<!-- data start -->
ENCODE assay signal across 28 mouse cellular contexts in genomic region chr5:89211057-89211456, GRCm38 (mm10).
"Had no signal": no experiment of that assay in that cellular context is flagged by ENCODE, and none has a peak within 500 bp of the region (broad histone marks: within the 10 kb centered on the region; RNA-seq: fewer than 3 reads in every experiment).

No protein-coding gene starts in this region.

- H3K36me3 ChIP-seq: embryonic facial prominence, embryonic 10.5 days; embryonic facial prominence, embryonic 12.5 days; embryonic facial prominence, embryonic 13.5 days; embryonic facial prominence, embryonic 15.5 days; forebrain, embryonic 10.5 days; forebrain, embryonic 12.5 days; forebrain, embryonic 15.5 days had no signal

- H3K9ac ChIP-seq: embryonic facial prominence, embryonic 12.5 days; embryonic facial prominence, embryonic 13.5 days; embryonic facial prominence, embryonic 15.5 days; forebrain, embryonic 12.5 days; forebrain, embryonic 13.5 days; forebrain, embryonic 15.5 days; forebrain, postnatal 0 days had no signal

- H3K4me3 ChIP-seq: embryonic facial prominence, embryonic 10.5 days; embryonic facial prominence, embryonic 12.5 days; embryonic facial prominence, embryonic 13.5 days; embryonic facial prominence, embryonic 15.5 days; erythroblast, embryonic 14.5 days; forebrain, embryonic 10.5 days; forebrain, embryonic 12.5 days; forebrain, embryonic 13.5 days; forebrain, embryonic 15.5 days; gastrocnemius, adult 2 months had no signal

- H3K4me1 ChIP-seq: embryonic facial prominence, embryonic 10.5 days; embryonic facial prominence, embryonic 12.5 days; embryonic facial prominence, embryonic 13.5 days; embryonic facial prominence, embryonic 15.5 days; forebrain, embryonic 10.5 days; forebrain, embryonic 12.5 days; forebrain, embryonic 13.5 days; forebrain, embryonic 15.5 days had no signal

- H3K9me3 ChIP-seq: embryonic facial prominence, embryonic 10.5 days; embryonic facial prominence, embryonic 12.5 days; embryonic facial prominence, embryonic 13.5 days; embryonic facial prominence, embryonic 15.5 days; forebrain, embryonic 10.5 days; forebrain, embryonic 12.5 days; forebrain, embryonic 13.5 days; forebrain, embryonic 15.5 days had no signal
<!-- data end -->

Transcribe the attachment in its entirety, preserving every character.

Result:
ENCODE assay signal across 28 mouse cellular contexts in genomic region chr5:89211057-89211456, GRCm38 (mm10).
"Had no signal": no experiment of that assay in that cellular context is flagged by ENCODE, and none has a peak within 500 bp of the region (broad histone marks: within the 10 kb centered on the region; RNA-seq: fewer than 3 reads in every experiment).

No protein-coding gene starts in this region.

- H3K36me3 ChIP-seq: embryonic facial prominence, embryonic 10.5 days; embryonic facial prominence, embryonic 12.5 days; embryonic facial prominence, embryonic 13.5 days; embryonic facial prominence, embryonic 15.5 days; forebrain, embryonic 10.5 days; forebrain, embryonic 12.5 days; forebrain, embryonic 15.5 days had no signal

- H3K9ac ChIP-seq: embryonic facial prominence, embryonic 12.5 days; embryonic facial prominence, embryonic 13.5 days; embryonic facial prominence, embryonic 15.5 days; forebrain, embryonic 12.5 days; forebrain, embryonic 13.5 days; forebrain, embryonic 15.5 days; forebrain, postnatal 0 days had no signal

- H3K4me3 ChIP-seq: embryonic facial prominence, embryonic 10.5 days; embryonic facial prominence, embryonic 12.5 days; embryonic facial prominence, embryonic 13.5 days; embryonic facial prominence, embryonic 15.5 days; erythroblast, embryonic 14.5 days; forebrain, embryonic 10.5 days; forebrain, embryonic 12.5 days; forebrain, embryonic 13.5 days; forebrain, embryonic 15.5 days; gastrocnemius, adult 2 months had no signal

- H3K4me1 ChIP-seq: embryonic facial prominence, embryonic 10.5 days; embryonic facial prominence, embryonic 12.5 days; embryonic facial prominence, embryonic 13.5 days; embryonic facial prominence, embryonic 15.5 days; forebrain, embryonic 10.5 days; forebrain, embryonic 12.5 days; forebrain, embryonic 13.5 days; forebrain, embryonic 15.5 days had no signal

- H3K9me3 ChIP-seq: embryonic facial prominence, embryonic 10.5 days; embryonic facial prominence, embryonic 12.5 days; embryonic facial prominence, embryonic 13.5 days; embryonic facial prominence, embryonic 15.5 days; forebrain, embryonic 10.5 days; forebrain, embryonic 12.5 days; forebrain, embryonic 13.5 days; forebrain, embryonic 15.5 days had no signal